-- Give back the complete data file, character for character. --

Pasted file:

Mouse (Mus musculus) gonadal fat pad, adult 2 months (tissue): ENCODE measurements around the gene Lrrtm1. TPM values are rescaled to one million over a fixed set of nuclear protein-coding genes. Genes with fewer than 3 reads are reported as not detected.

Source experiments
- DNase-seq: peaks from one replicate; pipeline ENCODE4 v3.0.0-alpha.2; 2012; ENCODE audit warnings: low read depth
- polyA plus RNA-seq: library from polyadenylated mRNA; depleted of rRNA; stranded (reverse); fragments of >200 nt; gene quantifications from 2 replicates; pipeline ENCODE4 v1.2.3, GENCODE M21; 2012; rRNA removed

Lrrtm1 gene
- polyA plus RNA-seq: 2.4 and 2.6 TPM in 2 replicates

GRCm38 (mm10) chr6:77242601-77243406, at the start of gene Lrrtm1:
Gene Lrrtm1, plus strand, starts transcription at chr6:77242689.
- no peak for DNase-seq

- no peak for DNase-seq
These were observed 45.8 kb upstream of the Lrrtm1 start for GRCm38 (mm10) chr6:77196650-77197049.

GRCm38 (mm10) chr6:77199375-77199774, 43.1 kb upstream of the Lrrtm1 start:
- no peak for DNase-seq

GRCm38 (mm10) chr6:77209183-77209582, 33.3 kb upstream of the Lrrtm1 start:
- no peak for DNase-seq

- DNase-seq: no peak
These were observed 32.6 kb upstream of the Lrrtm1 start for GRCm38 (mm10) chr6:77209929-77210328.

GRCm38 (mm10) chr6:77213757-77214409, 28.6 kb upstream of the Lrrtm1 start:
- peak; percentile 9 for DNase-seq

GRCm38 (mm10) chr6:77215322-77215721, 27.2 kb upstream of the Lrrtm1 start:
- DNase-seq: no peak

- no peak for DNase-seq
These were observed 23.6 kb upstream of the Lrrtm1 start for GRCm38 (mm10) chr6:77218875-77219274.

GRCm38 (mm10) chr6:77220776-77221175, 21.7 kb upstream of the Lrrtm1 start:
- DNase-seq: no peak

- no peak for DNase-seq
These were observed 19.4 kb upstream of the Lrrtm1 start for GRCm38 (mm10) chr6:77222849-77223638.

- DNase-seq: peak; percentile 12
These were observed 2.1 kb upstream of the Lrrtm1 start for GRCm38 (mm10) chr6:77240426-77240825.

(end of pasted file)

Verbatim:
Mouse (Mus musculus) gonadal fat pad, adult 2 months (tissue): ENCODE measurements around the gene Lrrtm1. TPM values are rescaled to one million over a fixed set of nuclear protein-coding genes. Genes with fewer than 3 reads are reported as not detected.

Source experiments
- DNase-seq: peaks from one replicate; pipeline ENCODE4 v3.0.0-alpha.2; 2012; ENCODE audit warnings: low read depth
- polyA plus RNA-seq: library from polyadenylated mRNA; depleted of rRNA; stranded (reverse); fragments of >200 nt; gene quantifications from 2 replicates; pipeline ENCODE4 v1.2.3, GENCODE M21; 2012; rRNA removed

Lrrtm1 gene
- polyA plus RNA-seq: 2.4 and 2.6 TPM in 2 replicates

GRCm38 (mm10) chr6:77242601-77243406, at the start of gene Lrrtm1:
Gene Lrrtm1, plus strand, starts transcription at chr6:77242689.
- no peak for DNase-seq

- no peak for DNase-seq
These were observed 45.8 kb upstream of the Lrrtm1 start for GRCm38 (mm10) chr6:77196650-77197049.

GRCm38 (mm10) chr6:77199375-77199774, 43.1 kb upstream of the Lrrtm1 start:
- no peak for DNase-seq

GRCm38 (mm10) chr6:77209183-77209582, 33.3 kb upstream of the Lrrtm1 start:
- no peak for DNase-seq

- DNase-seq: no peak
These were observed 32.6 kb upstream of the Lrrtm1 start for GRCm38 (mm10) chr6:77209929-77210328.

GRCm38 (mm10) chr6:77213757-77214409, 28.6 kb upstream of the Lrrtm1 start:
- peak; percentile 9 for DNase-seq

GRCm38 (mm10) chr6:77215322-77215721, 27.2 kb upstream of the Lrrtm1 start:
- DNase-seq: no peak

- no peak for DNase-seq
These were observed 23.6 kb upstream of the Lrrtm1 start for GRCm38 (mm10) chr6:77218875-77219274.

GRCm38 (mm10) chr6:77220776-77221175, 21.7 kb upstream of the Lrrtm1 start:
- DNase-seq: no peak

- no peak for DNase-seq
These were observed 19.4 kb upstream of the Lrrtm1 start for GRCm38 (mm10) chr6:77222849-77223638.

- DNase-seq: peak; percentile 12
These were observed 2.1 kb upstream of the Lrrtm1 start for GRCm38 (mm10) chr6:77240426-77240825.